Resilient and Empathetic Leaders at UCLA
UCLA is home to an enormous number of students, staff, and faculty. Passionate, accomplished, and revered individuals can be found in every corner of campus, from those that are developing drugs to cure forms of cancer to others who are collegiate-level athletes and winning NCAA championship titles. In this fast-paced environment, it is easy to get caught up in what everybody else is doing and feel as though you cannot compare. While some people may appear to be superhuman in their positions of power, with long lists of accolades, countless friends, and the ability to take on whatever is thrown at them without much hesitation, that is simply not the truth. Everybody has experienced adversity in some way. It is how we overcome that adversity that defines our path in the future. It is important to see these leaders as approachable, empathetic, and relatable figures.
I decided to talk to these accomplished leaders to understand how they came to be who they are today. Learning about the bumps they encountered on their paths and how they overcame them has shown me that resilience may be the ultimate “superhuman” ability, and the empathy they can show for those who look up to them.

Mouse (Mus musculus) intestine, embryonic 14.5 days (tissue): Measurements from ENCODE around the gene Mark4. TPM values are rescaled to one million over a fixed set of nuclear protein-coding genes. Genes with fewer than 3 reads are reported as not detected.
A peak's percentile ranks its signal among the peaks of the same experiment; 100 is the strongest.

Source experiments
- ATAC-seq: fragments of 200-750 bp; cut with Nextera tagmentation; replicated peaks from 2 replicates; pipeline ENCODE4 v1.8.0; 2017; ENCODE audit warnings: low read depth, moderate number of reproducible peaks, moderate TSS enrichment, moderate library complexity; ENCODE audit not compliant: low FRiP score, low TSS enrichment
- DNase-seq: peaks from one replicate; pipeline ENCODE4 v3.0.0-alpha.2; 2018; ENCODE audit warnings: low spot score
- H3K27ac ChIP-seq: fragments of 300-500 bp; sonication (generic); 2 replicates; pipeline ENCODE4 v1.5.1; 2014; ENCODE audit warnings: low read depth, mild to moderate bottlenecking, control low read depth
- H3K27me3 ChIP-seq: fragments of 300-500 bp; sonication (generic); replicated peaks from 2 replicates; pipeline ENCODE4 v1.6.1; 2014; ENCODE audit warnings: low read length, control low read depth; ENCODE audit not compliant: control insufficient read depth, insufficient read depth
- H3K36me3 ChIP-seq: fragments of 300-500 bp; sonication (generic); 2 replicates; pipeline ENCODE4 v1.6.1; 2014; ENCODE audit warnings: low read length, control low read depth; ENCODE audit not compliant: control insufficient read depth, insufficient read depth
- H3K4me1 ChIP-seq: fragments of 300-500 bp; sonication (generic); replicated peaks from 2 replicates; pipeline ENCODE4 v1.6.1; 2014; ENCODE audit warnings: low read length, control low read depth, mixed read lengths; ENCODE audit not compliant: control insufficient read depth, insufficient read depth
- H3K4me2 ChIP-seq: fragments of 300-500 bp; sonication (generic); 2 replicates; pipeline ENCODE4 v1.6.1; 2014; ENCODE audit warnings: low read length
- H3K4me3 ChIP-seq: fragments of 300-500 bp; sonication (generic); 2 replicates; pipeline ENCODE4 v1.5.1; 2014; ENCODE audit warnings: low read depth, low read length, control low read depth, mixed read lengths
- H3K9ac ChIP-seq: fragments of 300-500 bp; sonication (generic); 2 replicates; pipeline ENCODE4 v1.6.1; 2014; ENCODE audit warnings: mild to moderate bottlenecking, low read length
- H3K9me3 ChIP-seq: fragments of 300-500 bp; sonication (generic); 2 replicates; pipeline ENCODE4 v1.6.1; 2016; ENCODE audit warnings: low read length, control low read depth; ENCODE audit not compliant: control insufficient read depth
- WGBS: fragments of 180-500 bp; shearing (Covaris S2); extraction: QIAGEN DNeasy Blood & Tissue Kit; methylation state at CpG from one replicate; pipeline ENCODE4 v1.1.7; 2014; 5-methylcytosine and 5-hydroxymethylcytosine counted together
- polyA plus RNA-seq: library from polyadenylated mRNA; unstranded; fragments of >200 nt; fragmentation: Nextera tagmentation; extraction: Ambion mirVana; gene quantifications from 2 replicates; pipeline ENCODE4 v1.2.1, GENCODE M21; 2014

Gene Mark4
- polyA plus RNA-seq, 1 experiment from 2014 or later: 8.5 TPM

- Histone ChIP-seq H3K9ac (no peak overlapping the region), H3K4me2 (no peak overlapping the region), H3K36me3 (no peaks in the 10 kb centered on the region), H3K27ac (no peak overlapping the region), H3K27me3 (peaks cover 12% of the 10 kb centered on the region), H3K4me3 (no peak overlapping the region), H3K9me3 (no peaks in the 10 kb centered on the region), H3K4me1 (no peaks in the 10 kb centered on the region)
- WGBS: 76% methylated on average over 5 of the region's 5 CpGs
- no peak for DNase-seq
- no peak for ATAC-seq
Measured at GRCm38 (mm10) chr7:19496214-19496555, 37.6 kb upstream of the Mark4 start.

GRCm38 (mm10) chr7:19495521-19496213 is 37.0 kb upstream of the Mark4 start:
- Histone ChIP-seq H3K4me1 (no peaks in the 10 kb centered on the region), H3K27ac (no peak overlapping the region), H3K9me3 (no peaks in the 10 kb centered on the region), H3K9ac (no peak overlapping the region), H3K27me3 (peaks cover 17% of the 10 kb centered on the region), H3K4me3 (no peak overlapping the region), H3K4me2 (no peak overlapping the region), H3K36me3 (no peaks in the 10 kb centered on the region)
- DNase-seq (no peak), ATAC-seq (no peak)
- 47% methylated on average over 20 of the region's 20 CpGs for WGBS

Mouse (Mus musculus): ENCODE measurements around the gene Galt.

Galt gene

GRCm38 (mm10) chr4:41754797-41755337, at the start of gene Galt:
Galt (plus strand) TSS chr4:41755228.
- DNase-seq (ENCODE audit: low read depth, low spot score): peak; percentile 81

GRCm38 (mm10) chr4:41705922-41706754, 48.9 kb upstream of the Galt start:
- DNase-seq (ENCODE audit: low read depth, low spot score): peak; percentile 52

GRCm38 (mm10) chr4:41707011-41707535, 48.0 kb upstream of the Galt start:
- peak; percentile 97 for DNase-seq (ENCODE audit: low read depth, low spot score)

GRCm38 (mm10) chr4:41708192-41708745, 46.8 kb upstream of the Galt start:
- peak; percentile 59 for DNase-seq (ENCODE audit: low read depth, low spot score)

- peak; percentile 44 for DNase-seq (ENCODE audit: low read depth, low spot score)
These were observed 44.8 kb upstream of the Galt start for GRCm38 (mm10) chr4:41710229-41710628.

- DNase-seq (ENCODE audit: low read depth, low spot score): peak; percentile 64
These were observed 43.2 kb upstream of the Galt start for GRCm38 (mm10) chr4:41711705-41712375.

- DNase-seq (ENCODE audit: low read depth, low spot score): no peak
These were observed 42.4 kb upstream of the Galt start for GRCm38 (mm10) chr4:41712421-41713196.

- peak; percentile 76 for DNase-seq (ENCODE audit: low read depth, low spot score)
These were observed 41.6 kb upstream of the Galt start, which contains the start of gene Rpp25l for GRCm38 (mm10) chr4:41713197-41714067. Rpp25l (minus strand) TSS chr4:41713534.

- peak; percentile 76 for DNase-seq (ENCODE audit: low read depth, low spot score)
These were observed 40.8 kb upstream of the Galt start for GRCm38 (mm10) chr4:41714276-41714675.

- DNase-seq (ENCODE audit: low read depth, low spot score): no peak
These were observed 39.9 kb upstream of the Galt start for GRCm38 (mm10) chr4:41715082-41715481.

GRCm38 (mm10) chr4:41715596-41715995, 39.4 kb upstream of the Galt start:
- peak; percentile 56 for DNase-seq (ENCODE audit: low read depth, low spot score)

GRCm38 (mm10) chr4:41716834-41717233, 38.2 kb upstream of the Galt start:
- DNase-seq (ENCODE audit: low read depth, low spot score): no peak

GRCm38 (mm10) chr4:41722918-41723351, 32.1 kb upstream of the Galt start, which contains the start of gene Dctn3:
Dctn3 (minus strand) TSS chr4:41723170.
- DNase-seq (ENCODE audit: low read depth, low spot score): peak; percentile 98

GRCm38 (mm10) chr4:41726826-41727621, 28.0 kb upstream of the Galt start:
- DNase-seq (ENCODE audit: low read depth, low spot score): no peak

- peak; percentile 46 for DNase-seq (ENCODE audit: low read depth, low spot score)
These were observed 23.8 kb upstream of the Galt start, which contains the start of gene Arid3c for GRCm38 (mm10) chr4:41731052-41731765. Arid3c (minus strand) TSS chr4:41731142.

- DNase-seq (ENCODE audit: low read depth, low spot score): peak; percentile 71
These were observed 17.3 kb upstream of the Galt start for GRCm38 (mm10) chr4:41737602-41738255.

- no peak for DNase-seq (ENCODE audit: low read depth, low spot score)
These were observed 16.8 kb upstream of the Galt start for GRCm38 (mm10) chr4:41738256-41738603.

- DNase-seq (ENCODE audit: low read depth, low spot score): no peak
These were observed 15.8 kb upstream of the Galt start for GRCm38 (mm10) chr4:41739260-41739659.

A Spotlight on Wendy Slusser: Taking Action to Overcome Social Isolation
Dr. Wendy Slusser is a pediatrician, nutritionist, and the Associate Vice Provost of the Semel Healthy Campus Initiative Center. She is a key leader in creating a culture of health and well-being on campus, using strategies such as making “the healthy choice the easiest choice” and “infusing health into the everyday operations at UCLA.”. Through her leadership of Semel HCI, Dr. Slusser has helped change the health landscape at UCLA by backing the creation of B-plate, helping to incorporate healthy options into vending machines, driving the formation of the Food Studies Minor and Graduate Certificate, and supporting efforts to create UCLA’s Bike Share program. Dr. Slusser is also a Clinical Professor of Pediatrics in the Schools of Medicine and Public Health at UCLA, and Co-Founder and Medical Director of the UCLA Fit for Healthy Weight program. I sat down with Dr. Slusser and asked her about her struggles with social isolation and how she infuses social well-being into her day-by-day life.